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Knat 1
Growing up in Montana, I always wished that I lived in Missoula, rather of the podunk town that I did. This article exemplifies many of the reasons why.
Posted by Knat on February 11, 2013 at 9:21 AM · Report this
care bear 3
I <3 Missoula.
Posted by care bear on February 11, 2013 at 9:49 AM · Report this
Sean Kinney 4
Missoula is a tiny bubble surrounded by Montucky's vast expanse. College towns in Red and Purple states often provide a space for progressive ideas (the same could be said for many Blue states as well).

It's a stretch to propose that a counternarrative to neoliberal austerity is gaining traction outside these enclaves.
Posted by Sean Kinney http:// on February 11, 2013 at 10:14 AM · Report this
Great for Montana, which I like very much, but young voters have consistently been progressive by large margins pretty much everywhere. Older ones, who tend to vote more for midterm elections, not so much. To what extent are older demographics rejecting free-market religion and the need for austerity affecting the 99%?
Posted by anon1256 on February 11, 2013 at 10:37 AM · Report this
gttrgst 6
One of my profs at U of MT in 1990 spent part of his summer running across the state and in class recounted an exchange with a rancher who explained that Missoula was "where all the fags and communists live." True that.
Lawrence and KU are the equivalent in Kansas: most every punk/alt band ever played there, most skipping Kansas City only thirty miles away. (circa 1998 when I left)
Posted by gttrgst on February 11, 2013 at 10:40 AM · Report this
What's interesting is that this is very similar to the arguement me great-grandfather made on why he was a Democrat. He was born in the 1880s in Townsend, MT and died in Helena in the early 1970s. He advocated that government actually allowed Montanans to live there - and was why they had things like electricity. His influence can be seen in his many descendants in Montana and elsewhere who still vote D. Irony - the only one of his 5 children who became an R lives in Missoula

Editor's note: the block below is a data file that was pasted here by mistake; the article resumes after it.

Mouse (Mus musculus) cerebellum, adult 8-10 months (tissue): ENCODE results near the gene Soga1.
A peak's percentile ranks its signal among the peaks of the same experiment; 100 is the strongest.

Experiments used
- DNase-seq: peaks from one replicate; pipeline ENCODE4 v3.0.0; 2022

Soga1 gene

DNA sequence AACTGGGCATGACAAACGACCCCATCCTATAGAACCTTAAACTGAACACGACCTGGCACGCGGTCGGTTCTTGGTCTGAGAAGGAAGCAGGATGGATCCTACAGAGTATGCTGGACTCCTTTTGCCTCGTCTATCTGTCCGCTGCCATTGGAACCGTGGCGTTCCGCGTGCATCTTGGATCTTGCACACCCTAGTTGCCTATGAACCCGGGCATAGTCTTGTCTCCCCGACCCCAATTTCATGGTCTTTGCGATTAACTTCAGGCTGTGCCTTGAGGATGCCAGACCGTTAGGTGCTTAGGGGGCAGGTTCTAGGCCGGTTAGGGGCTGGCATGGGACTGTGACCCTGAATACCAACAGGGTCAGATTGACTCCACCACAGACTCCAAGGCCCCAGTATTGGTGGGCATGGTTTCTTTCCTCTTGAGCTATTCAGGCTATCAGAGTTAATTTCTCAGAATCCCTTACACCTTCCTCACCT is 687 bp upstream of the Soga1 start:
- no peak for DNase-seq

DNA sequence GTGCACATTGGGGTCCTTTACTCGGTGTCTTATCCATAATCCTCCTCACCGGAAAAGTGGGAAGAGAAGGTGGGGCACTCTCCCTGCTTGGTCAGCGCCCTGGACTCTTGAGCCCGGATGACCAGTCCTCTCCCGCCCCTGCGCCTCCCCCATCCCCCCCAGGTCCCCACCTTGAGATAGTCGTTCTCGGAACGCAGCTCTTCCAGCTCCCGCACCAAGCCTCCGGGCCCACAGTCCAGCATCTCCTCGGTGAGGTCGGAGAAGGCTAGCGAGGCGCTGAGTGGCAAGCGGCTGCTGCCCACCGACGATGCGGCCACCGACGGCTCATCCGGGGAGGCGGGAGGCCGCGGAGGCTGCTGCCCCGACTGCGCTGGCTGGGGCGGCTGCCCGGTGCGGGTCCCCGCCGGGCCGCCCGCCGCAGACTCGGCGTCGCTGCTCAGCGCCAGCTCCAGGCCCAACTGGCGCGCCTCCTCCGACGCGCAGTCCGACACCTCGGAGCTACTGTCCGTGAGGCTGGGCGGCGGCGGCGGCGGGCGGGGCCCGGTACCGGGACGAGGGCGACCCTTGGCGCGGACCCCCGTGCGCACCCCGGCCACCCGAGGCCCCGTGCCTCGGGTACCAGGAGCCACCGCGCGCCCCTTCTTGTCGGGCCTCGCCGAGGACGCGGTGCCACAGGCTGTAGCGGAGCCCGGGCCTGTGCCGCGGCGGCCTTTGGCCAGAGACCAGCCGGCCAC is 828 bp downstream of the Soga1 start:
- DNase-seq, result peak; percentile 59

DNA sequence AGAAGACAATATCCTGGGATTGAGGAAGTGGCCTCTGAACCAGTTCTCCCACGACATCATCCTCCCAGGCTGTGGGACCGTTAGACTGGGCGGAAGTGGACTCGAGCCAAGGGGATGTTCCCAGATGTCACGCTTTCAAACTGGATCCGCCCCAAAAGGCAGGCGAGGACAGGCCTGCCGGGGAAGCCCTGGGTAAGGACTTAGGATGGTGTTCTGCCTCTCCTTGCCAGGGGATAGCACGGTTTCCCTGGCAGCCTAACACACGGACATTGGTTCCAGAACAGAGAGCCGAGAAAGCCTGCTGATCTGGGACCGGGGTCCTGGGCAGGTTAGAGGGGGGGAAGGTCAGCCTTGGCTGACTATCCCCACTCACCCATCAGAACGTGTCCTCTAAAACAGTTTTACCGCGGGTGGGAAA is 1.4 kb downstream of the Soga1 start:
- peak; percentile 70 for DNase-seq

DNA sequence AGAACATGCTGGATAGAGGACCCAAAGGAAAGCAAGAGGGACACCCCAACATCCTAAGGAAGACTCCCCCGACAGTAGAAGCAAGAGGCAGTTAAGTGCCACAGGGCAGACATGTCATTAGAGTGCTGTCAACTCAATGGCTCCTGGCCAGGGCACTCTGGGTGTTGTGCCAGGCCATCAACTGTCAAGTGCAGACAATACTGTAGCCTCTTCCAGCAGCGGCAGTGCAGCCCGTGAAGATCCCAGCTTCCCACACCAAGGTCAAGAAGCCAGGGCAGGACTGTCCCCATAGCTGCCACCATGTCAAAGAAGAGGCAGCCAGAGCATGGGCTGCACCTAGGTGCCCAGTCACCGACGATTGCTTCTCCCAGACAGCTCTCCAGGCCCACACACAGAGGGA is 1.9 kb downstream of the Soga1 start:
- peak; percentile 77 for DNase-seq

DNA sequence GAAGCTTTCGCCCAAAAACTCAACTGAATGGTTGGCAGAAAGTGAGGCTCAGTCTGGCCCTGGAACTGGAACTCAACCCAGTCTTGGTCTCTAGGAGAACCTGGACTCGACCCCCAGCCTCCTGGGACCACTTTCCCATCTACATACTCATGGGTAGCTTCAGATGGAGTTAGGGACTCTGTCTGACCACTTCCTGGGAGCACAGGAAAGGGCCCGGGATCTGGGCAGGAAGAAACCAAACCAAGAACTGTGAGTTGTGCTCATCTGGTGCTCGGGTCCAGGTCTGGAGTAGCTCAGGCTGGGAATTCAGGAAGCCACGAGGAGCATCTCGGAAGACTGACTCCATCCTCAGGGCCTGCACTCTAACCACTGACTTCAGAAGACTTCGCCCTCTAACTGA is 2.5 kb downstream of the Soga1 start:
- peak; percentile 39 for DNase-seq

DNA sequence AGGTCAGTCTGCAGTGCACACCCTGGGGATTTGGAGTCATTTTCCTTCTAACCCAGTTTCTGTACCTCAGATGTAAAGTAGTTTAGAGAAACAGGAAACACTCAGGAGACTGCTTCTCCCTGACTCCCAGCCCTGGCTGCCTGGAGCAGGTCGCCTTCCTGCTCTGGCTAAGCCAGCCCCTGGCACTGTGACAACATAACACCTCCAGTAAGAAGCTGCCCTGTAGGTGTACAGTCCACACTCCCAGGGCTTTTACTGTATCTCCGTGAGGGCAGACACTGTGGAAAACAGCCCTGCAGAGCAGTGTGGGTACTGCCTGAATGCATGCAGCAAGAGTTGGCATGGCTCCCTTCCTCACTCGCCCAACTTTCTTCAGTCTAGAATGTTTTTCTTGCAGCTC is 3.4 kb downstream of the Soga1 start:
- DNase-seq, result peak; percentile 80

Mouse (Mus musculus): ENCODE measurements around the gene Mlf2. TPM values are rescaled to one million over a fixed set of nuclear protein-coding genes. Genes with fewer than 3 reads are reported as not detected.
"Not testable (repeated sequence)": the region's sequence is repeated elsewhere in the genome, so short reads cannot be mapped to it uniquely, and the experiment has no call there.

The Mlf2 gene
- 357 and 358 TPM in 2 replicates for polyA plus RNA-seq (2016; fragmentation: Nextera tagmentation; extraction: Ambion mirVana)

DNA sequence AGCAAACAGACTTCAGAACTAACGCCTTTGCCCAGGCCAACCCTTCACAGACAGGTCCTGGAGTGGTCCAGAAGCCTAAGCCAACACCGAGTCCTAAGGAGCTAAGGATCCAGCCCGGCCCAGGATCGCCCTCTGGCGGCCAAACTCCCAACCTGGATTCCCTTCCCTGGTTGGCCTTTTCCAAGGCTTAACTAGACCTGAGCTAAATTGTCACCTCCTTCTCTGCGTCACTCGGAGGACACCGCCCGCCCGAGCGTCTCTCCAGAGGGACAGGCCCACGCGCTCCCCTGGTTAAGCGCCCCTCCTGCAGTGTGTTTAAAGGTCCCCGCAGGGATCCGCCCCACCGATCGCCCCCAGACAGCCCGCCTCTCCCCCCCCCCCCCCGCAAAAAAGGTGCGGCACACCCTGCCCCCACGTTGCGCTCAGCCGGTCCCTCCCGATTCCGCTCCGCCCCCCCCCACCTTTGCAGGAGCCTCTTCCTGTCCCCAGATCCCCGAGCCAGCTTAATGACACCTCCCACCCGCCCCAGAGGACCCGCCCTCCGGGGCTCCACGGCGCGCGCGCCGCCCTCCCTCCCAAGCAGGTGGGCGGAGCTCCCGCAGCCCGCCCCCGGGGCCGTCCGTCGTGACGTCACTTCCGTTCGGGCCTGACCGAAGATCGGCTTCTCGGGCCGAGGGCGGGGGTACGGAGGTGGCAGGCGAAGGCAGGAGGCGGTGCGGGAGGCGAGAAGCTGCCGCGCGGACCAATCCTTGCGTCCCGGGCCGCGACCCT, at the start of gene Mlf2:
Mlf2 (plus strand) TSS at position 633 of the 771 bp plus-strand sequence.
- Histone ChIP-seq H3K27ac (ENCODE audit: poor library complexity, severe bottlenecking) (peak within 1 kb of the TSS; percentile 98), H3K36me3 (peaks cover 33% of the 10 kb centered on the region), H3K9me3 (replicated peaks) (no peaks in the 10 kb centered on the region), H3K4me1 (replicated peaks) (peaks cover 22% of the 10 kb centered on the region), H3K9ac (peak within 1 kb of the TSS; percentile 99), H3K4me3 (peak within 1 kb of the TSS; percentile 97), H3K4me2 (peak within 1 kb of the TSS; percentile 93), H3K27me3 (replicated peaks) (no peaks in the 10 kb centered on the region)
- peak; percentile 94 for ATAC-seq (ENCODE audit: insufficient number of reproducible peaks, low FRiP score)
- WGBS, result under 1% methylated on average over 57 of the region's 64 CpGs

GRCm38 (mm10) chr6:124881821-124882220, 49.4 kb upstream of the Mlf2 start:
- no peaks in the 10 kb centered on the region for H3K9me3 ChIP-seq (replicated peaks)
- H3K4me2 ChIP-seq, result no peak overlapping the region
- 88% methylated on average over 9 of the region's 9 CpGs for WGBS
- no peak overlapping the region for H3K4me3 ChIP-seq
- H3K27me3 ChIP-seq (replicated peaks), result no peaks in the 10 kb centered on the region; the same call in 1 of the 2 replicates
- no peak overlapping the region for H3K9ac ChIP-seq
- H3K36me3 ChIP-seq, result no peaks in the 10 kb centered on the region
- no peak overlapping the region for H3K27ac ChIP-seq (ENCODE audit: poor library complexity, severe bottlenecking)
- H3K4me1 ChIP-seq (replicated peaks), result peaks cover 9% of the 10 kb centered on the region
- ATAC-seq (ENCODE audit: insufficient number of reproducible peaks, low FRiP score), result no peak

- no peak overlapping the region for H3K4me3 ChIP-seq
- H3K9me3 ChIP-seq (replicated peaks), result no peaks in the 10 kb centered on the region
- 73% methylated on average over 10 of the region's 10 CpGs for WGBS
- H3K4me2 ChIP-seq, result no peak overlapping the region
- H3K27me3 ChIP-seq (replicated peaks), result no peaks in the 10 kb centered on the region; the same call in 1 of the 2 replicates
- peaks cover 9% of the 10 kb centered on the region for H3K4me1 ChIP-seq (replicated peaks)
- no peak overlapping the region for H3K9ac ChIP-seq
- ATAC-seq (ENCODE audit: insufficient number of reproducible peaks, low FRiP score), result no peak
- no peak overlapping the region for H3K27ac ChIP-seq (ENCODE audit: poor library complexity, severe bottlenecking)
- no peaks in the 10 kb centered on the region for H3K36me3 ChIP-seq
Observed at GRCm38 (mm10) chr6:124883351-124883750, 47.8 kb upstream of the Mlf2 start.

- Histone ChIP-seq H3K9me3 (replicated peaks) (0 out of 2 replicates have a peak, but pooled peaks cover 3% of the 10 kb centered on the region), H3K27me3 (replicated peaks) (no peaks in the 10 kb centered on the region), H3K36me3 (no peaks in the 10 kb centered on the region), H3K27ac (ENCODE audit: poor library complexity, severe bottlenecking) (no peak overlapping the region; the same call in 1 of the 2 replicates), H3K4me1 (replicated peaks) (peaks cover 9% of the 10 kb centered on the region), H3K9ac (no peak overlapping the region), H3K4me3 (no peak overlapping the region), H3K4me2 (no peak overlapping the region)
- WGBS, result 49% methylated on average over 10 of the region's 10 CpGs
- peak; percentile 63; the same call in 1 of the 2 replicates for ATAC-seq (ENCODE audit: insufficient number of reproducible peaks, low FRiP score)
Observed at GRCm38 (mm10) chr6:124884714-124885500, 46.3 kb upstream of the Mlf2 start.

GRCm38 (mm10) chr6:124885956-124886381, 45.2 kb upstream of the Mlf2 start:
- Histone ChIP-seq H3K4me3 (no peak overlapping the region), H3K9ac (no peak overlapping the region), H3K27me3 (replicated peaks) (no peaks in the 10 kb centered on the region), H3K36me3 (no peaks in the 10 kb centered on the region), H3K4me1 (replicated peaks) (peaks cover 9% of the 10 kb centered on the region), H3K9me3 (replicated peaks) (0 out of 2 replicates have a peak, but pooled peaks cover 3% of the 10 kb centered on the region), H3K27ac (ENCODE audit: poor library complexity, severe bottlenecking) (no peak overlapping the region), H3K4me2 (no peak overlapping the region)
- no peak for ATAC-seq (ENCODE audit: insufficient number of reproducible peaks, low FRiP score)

Posted by ovrobinson on February 11, 2013 at 10:57 AM · Report this
Fnarf 8
@7, Montana used to be an FDR-liberal hotbed and more. In fact, Plentywood, in far NE Montana Sheridan County, used to be governed by honest-to-god communists. Farmers and ranchers used to know which side their butter was breaded on.
Posted by Fnarf on February 11, 2013 at 11:23 AM · Report this
lark 9
Good Morning Charles,
My, you have an extraordinary prejudice against rural folk in America. Why such contempt? Rural does not equal stupid. There plenty of stupid people in the city.

Most, if not all college towns/cities are liberally predisposed. That's not surprising. Been that way for several decades. Sure this might be a trend in Missoula, MT. But, I hardly think it significant. According to the Pew Center just 19% of US voters between 18-30 y/o were accounted for in last year's election. When 25% or more of that cohort vote then I'll think it a significant trend. That they're liberal or Democrat or both surprises me not at all.
Posted by lark on February 11, 2013 at 11:27 AM · Report this
Will in Seattle 10
If anyone posting here knew anything about Montana, they'd comment on the divide between people who live in the Mountain areas and the Flatlanders.

Since you didn't, you have no idea why Montana values are so different in different places.
Posted by Will in Seattle on February 11, 2013 at 12:05 PM · Report this
Sean Kinney 11
@10. A similar geographical divide exists here in Washington State. Which is comparable to the urban/rural divide generally. Which can be compared to the notable ideological divide between individuals with college degrees and those without. An so on.

The point being that Missoula is does not represent Montana. And even outside of Missoula [but within the Mountain areas] there is a difference in their politics, their views of sexuality, etc. Libby and Kalispell seems light-years away from Missoula.
Posted by Sean Kinney http:// on February 11, 2013 at 12:13 PM · Report this
Sean Kinney 12
@8 - a great point. Rural populism was a potent, and at times progressive political force. 50 years of consolidation and corporate capture have taken their toll. The organic movement has potential, but I don't see an urban progressive agenda garnering much attention soon.
Posted by Sean Kinney http:// on February 11, 2013 at 12:18 PM · Report this
@8 - that is correct. You also have the history of unions in Butte and the legacy that has left on the state - even with the demise of most of the mining.

@10 - well, I was born to Democrats in Billings. One parent was mainly raised in Helena, the other was mainly raised in Wheatland County. Yes, there is a divide, but there are nuances to it.
Posted by ovrobinson on February 11, 2013 at 12:47 PM · Report this

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